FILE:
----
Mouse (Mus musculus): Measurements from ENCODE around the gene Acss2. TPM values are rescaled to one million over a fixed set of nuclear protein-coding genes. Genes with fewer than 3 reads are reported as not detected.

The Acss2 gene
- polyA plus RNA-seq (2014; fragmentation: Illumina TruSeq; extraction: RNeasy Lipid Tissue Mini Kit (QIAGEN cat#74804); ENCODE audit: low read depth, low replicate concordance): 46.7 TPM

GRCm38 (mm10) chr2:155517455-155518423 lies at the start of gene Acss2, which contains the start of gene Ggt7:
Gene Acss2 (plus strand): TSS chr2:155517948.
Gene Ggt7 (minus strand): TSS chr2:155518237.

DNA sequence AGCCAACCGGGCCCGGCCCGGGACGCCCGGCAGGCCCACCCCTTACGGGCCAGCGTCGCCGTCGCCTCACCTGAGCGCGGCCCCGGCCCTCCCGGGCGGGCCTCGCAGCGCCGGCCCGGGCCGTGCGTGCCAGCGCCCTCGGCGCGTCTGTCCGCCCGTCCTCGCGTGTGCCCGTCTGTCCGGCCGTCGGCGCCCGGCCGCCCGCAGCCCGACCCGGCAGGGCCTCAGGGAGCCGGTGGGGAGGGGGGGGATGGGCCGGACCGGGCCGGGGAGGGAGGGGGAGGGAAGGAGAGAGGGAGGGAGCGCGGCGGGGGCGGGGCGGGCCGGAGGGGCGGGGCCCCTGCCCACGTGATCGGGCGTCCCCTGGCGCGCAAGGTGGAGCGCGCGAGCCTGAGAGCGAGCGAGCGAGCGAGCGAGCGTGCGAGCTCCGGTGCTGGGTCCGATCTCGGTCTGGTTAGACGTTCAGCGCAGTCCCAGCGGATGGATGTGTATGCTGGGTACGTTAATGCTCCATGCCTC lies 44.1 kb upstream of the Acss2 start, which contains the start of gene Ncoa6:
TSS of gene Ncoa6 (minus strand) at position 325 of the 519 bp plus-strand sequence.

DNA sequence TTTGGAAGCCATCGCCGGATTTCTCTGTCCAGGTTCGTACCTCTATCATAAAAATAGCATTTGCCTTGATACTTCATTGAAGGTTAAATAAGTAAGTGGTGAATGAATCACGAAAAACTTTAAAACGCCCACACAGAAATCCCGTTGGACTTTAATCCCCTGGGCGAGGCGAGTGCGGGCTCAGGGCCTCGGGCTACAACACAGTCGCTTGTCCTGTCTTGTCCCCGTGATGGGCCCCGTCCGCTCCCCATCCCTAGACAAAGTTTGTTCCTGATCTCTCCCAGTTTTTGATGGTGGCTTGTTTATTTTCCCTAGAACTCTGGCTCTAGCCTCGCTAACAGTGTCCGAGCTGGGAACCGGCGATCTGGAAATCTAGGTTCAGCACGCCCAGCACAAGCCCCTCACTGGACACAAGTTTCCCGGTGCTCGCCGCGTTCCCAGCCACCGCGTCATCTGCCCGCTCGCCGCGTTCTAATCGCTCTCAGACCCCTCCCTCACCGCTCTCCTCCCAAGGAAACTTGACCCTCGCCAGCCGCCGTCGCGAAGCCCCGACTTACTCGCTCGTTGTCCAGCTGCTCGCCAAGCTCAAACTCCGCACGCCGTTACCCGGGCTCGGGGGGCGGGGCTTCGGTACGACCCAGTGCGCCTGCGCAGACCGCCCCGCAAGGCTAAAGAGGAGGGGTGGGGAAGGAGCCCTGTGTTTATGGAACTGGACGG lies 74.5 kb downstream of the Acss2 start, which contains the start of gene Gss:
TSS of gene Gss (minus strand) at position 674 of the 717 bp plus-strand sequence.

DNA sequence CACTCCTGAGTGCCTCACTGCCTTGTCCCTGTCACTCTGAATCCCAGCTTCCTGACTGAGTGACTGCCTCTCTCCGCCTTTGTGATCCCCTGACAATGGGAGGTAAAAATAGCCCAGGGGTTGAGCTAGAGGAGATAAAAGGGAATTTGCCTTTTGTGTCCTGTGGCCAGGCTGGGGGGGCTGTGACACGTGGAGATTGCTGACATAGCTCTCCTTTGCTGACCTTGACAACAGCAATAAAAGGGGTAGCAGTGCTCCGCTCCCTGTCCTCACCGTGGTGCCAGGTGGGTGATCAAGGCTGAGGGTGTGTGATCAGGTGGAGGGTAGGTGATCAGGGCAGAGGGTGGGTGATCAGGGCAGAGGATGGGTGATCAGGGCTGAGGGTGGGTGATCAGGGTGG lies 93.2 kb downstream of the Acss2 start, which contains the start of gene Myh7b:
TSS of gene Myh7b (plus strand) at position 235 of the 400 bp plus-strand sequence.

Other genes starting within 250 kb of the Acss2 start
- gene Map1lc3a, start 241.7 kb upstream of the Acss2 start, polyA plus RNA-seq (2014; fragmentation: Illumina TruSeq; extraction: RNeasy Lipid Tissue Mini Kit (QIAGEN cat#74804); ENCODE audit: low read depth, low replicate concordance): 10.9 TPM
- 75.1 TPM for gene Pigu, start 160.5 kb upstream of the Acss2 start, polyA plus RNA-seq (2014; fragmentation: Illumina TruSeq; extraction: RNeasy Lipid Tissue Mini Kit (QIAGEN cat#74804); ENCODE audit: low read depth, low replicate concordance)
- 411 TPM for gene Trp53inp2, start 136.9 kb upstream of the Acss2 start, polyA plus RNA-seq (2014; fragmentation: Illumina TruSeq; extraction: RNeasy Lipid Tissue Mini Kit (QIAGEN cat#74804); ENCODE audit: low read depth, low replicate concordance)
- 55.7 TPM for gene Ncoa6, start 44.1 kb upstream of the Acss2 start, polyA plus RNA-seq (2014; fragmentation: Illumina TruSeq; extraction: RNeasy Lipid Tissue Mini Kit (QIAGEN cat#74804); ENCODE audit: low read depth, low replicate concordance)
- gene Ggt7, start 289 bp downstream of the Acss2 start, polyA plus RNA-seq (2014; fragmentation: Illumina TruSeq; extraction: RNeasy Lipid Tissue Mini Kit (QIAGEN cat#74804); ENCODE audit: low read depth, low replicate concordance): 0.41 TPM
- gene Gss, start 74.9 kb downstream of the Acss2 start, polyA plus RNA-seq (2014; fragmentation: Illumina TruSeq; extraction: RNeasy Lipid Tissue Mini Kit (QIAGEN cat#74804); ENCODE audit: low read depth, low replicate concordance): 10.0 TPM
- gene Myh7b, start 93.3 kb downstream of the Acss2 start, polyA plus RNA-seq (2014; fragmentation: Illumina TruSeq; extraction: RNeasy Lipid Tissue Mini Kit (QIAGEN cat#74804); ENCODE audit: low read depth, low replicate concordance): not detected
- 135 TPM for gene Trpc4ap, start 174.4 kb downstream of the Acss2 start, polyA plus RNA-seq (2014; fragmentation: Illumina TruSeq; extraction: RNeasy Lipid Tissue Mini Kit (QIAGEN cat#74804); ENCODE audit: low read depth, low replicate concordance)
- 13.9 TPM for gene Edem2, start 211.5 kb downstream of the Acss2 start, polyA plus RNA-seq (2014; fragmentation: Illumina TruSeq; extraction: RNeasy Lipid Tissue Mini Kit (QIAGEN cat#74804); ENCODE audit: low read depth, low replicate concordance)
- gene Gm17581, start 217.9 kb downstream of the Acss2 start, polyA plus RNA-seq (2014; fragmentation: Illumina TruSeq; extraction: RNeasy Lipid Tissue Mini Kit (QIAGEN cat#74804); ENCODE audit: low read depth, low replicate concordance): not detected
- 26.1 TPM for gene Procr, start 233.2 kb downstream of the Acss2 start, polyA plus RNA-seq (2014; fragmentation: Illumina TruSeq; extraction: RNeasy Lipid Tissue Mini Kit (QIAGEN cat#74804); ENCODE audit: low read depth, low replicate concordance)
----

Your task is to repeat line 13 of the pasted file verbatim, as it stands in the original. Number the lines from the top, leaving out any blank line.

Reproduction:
Other genes starting within 250 kb of the Acss2 start